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Sweden: Crown Princess Victoria pushes for transformation of global seafood industry

NordenBladet – Crown Princess Victoria participated in a virtual keystone dialogue with the seafood industry and ocean experts to discuss sustainable fishing practices this week.

In a speech where she advocated for sustainable fishing, Crown Princess Victoria said: “Transforming the global seafood industry is no small task. It is more like turning an ocean liner around: it is difficult, because of its size. But its size is also what makes it worth turning.”

The virtual keystone dialogue was hosted for SeaBOS, the Seafood Business for Ocean Stewardship initiative that was created to see if keystone actors have the ability to change the seafood system to be more sustainable.

According to Keystone Dialogue’s official website, SeaBOS “connects the global seafood business to science, connects wild capture fisheries to aquaculture, and connects European and North American companies to Asian companies. The ambition is to lead a global transformation towards sustainable seafood production and a healthy ocean. The initiative will actively contribute to the United Nations Sustainable Development Goals (SDGs), and in particular Goal 14 – conserve and sustainably use the oceans, seas and marine resources.”

Crown Princess Victoria attended the virtual meeting on Monday and Tuesday this week, joining industry experts—including representatives from the 10 largest seafood companies in the world—to discuss new measures.

Crown Princess Victoria continued her speech, saying that she had been following SeaBOS’s progress, praising them for having the courage to listen to science “and the integrity to let that knowledge guide your decisions. Even when that has meant challenging standard business practices. At the moment, the world needs that kind of leadership. Maybe now more than ever.”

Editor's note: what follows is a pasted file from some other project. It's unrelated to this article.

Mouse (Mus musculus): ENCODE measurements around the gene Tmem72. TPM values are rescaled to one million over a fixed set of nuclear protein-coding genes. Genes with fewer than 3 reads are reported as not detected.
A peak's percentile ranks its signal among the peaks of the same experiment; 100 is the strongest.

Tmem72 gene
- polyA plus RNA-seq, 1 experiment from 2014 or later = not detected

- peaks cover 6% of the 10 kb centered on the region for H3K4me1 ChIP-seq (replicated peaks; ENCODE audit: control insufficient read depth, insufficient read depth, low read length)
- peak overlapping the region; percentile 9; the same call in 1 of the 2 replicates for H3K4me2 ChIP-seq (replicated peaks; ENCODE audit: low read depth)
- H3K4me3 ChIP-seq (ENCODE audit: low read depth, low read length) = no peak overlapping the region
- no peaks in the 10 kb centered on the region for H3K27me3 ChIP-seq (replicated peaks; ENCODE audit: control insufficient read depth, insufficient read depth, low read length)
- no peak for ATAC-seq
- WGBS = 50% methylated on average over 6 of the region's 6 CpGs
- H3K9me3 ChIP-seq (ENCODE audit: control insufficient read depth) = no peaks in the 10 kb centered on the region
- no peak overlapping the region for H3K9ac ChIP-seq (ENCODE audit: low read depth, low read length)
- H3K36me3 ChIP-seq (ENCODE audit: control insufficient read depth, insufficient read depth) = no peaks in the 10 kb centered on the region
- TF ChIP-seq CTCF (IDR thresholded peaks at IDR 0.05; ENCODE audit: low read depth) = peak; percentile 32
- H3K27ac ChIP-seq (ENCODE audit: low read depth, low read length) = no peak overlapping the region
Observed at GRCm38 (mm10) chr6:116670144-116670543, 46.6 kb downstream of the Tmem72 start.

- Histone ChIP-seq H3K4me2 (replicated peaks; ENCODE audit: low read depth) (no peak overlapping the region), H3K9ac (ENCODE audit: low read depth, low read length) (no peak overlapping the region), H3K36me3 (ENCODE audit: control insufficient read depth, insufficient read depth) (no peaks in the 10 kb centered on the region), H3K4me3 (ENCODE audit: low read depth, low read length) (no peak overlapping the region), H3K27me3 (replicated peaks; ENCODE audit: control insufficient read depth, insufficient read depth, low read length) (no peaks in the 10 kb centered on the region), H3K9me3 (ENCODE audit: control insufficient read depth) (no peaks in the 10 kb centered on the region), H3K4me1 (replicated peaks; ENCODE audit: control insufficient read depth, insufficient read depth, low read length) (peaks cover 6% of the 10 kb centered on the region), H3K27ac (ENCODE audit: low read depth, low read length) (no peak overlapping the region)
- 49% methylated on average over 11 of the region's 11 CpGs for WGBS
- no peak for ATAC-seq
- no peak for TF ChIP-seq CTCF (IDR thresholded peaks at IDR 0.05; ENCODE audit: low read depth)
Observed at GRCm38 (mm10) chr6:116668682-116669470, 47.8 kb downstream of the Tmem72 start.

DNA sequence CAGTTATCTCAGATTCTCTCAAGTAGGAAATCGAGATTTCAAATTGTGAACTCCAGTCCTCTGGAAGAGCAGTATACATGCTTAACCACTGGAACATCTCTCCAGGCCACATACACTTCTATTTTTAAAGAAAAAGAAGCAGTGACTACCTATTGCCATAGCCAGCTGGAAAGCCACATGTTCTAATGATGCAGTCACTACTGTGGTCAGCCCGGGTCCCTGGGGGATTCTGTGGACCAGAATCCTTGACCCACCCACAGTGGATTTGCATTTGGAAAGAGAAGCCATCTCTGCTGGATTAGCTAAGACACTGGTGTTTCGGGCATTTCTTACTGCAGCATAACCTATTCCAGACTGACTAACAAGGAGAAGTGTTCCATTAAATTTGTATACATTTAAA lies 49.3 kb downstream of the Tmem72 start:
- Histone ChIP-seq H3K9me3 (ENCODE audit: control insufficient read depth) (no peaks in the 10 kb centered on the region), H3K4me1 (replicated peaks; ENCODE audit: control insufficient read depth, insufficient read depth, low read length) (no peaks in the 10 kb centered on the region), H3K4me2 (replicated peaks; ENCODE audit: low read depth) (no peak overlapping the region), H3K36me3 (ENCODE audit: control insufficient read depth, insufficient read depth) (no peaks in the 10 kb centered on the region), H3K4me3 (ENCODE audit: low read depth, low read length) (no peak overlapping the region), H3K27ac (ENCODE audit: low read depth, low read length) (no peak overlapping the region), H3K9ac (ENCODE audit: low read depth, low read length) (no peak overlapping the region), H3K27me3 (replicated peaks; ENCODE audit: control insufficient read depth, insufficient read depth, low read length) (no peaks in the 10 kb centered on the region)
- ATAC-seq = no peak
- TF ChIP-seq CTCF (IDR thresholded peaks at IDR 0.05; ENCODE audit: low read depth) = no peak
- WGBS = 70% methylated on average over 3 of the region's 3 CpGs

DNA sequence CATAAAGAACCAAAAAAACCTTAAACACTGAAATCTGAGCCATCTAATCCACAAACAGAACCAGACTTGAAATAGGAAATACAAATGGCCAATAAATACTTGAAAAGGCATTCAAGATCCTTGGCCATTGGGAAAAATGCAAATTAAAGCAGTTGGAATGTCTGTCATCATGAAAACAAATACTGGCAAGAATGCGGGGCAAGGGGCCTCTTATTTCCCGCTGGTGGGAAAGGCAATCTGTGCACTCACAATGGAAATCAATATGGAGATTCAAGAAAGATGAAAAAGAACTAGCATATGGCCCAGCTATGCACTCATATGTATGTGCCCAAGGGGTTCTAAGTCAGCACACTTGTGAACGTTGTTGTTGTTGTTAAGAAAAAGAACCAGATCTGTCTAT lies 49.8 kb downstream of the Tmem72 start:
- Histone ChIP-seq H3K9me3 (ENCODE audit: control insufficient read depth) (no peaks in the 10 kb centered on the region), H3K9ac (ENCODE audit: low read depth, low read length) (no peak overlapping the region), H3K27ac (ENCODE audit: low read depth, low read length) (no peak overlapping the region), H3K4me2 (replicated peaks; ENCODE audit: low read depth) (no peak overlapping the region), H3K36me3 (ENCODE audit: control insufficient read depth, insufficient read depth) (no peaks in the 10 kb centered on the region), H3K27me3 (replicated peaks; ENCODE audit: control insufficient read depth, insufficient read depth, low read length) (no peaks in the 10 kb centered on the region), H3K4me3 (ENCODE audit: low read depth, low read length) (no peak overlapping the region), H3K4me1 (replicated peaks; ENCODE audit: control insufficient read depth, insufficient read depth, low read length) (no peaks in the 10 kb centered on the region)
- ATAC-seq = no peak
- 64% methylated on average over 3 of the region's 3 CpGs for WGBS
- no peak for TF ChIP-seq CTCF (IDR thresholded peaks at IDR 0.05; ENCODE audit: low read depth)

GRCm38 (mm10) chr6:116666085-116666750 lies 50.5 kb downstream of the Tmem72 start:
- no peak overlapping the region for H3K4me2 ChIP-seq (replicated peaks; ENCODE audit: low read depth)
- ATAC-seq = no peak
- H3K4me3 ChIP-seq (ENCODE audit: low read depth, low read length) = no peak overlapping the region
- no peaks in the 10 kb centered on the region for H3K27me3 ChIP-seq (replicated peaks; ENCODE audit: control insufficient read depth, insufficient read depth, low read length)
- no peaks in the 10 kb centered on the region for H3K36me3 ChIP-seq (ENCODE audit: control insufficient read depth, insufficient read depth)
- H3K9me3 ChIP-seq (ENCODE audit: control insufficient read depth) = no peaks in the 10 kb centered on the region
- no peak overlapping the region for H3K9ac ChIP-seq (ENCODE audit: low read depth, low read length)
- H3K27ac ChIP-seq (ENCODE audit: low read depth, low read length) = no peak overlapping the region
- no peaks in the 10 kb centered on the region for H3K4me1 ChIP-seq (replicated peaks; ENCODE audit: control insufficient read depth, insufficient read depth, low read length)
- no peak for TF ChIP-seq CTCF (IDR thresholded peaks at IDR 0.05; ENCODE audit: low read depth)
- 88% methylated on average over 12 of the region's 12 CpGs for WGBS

She continued: “We are facing a catastrophic decline in biodiversity, both on land and at sea. Climate change is causing marine species to disappear from their habitat twice as fast as land animals. And rising water temperatures put farmed fish at increasing risk of disease. Meanwhile, combating illegal, unreported and unregulated fishing remains a huge global challenge.

“Ladies and gentlemen, leaders of the global seafood industry: You are used to working towards clear and ambitious goals. You know the power of honouring your commitments. And you are not afraid to exercise leadership.

“I am convinced that if anyone can achieve a global transformation towards sustainable seafood production and a healthy ocean, you are the group to do it. And if you do that – if you show the world that this can really be done – I know that others are going to follow.

“There is a wide range of industries that depend on the ocean. And many other sectors that depend on other ecosystems and the services they provide. These industries are looking to you right now. They are ready to follow in your footsteps – to take your lead. But they need to know that it will be worth the effort. They need to see results.”

Crown Princess Victoria acknowledged that it will be a difficult task, one that is great and complex, but said “I need to stress how urgent it is that we keep moving ahead, on all fronts.

“This is not the time to postpone important decisions. This is not the time to duck away from responsibility. This is the time to set ambitious and time-bound goals. The time to act – and to turn the ship around. Before it is too late.

“So please, let us show the rest of the world that this can be done. And let us make the most of these coming two days.”

The Royal House noted that when the virtual keynote dialogue ended on Tuesday, several goals were set with deadlines on how to act. Crown Princess Victoria praised the move, saying, “By committing to ambitious and time-set goals, you have shown that SeaBOS is not just a place for nice talks, good intentions and pleasant company.

“No: SeaBOS is a gathering of responsible and action-oriented role models, ready to be bold and to act for the benefit of themselves and the ocean they depend on. The ocean we all depend on.”


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